Spectacular view from the top of Bawdens Highland | Caroline Mongrain
By Robin Esrock
After enduring the challenges of 2020 (a lost year we’d probably all like to forget), 2021 saw the world of travel slowly get back on its feet, sputtering forward in fits and starts, aided in no small part by the miracle of vaccines, and the willingness of travellers to keep themselves – and others – safe. Where do we go from here? Below are several trends that are expected to have an increasing impact in the evolving world of tourism.
We now know that Covid is an airborne virus. Outdoor travel has always been popular, but it’s definitely picked up new adherents since the pandemic began. People who had never been camping before pitched tents and discovered what many of us had known all along: being outdoors is an experience well worth repeating! Multi-day bike trips, along with week-long hikes, kayak or canoe trips, suddenly appeal to everyone, including those more accustomed to the usual hotel resort getaway. Innovations like electric bikes, curated self-guided itineraries, and professionally guided outdoor adventures also make the outdoors a lot more accessible and realistic. Travellers young and old have realized that you don’t need to be a hardcore backcountry explorer to truly immerse yourself in nature. Catering to enthusiastic new adherents, outdoor travel will continue to become increasingly popular, sustaining this enthusiasm into 2022 and beyond.
Great Canadian Trails has been yelling from the hilltops for years that Canada is a world-class outdoor destination, largely underrated and frequently overlooked by travellers near and far. When the pandemic slammed the borders of international travel shut, local travellers were forced to look at their country – and their own provinces – with fresh eyes. We suddenly appreciated just how much we can experience here at home and that we don’t need to travel abroad to find unique adventures, scenery, food, culture and company. Tourism marketing dollars were rerouted into domestic campaigns, encouraging locals to explore their surroundings and support their communities. While there are encouraging signs that the worst of the pandemic is behind us, future waves and variants – and the restrictions that accompany them – will likely still keep travellers closer to home in 2022.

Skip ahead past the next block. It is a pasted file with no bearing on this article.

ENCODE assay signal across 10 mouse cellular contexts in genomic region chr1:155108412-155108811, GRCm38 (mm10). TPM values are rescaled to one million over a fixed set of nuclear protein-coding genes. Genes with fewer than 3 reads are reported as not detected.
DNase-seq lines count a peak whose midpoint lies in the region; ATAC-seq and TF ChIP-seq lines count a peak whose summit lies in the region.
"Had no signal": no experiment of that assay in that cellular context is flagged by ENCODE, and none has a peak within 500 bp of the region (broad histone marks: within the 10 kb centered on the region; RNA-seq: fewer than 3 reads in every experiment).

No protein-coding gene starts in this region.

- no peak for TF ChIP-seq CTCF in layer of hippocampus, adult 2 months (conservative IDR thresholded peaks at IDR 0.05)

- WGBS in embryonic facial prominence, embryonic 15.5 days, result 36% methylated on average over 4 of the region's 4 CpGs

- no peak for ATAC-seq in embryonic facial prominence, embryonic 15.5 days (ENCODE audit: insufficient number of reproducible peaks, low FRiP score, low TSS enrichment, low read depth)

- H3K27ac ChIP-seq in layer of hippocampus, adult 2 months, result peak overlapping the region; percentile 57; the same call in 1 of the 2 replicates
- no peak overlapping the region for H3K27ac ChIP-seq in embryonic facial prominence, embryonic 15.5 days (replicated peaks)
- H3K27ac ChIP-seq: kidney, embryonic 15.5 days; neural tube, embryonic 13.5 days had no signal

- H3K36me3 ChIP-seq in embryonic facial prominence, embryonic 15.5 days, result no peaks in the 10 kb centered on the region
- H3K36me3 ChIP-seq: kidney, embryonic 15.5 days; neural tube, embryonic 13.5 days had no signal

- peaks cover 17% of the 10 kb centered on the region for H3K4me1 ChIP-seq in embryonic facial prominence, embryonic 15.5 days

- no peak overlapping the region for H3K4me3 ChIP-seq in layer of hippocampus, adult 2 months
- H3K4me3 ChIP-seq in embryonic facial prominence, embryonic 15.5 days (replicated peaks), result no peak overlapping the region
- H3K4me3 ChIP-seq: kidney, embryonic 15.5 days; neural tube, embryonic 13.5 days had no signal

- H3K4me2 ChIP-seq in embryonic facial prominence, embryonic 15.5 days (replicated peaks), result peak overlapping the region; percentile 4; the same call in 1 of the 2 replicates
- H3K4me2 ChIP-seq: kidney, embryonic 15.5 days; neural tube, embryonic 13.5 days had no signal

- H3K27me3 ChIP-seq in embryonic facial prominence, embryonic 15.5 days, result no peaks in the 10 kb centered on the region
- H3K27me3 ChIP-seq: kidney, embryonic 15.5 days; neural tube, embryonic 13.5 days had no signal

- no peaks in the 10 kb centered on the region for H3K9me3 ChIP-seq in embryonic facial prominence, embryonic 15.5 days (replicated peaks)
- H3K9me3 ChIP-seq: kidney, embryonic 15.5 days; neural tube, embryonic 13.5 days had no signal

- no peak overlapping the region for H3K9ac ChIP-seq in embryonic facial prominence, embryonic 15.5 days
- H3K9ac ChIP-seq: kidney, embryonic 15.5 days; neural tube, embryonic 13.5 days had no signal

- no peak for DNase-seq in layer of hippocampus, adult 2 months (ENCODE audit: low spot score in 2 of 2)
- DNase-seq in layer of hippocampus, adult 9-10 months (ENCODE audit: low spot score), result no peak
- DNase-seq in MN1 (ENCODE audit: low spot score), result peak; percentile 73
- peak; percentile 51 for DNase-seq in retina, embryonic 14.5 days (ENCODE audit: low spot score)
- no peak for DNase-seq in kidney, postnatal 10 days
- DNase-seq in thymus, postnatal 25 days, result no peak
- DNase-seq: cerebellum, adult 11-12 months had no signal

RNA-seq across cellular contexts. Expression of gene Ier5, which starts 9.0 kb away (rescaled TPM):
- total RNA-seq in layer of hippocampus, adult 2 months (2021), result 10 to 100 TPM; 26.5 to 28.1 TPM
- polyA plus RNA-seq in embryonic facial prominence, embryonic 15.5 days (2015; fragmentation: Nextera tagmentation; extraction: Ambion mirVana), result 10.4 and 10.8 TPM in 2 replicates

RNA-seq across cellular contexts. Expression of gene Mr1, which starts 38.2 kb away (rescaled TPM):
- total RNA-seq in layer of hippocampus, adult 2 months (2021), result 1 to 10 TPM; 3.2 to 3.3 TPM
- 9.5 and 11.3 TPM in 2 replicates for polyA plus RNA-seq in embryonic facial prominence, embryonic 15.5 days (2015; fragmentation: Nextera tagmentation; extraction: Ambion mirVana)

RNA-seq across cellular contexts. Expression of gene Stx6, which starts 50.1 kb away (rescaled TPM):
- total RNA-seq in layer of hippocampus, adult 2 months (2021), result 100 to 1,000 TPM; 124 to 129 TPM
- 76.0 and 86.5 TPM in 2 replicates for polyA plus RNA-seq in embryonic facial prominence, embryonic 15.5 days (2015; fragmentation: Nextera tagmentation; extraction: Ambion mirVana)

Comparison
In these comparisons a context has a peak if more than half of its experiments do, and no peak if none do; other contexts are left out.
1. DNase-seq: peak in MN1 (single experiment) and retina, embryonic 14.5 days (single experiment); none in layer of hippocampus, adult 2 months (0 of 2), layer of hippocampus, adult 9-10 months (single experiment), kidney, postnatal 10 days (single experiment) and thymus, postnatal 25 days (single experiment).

The 2021 COP event in Glasgow swung climate firmly back into the media spotlight. Devastating floods, wildfires, droughts and heatwaves brought climate change home for all of us. Beyond government policy, the tourism industry will have to adapt, becoming more sustainable, responsible, eco-friendly, and community-driven. Great Canadian Trails have recognized this by making all their trips 100% carbon neutral, offsetting their impact by purchasing carbon credits that support renewable energy and reforestation around the world. This comes at no additional cost to their clients. Every responsible tourism operator or agency should hopefully follow suit. Reducing carbon footprints extends well beyond carbon credits: how we travel makes a big difference. This further feeds into the increasing popularity of self-propelled outdoor adventures like hiking, biking and paddling.
The pandemic robbed us of two of the biggest gifts of travel: the human connections we make and the positive, personal insights that we discover on our journeys. Travel changes both ourselves and the world we live in. We all want to make up for lost time, and in doing there is a real hope that everyone from millennials to boomers will return to tourism with more patience, humility and appreciation. Anyone involved in tourism has had to endure tremendous sacrifices and challenges. We all want to support local industries and communities. We also know the value of tourism to bridge encounters between Indigenous and non-Indigenous people, fostering honest dialogue through experience. Many organizations and companies focusing on diversity and inclusion, personal growth, healthy living, and positive collaboration have matured during the pandemic, suggesting a positive trend moving forward.
While some destinations and activities will rebound faster than others, it might take a while before everyone feels comfortable among large crowds. Multi-generational travel was already starting to blossom before the pandemic. The rare opportunities to share adventures or special experiences with our nearest and dearest have only been amplified by lockdowns and restrictions. We’ve been reminded – sometimes tragically – just how quickly our biggest dreams can disappear, derailed by forces beyond our control. Gathering our loved ones will continue to not only feel safe but also vital and necessary. Travelling with parents, siblings, kids and close friends in travel bubbles – whether we’re on a self-guided road trip, outdoor adventure or vacation – will be another positive trend as we eagerly wait for the pandemic to slowly retreat in the rear-view mirror.
Whatever the future holds, here’s wishing you a safe, fun, and inspiring year of discovery ahead. You deserve it!
Robin Esrock is a renowned travel journalist and the bestselling author of the Great Canadian Bucket List.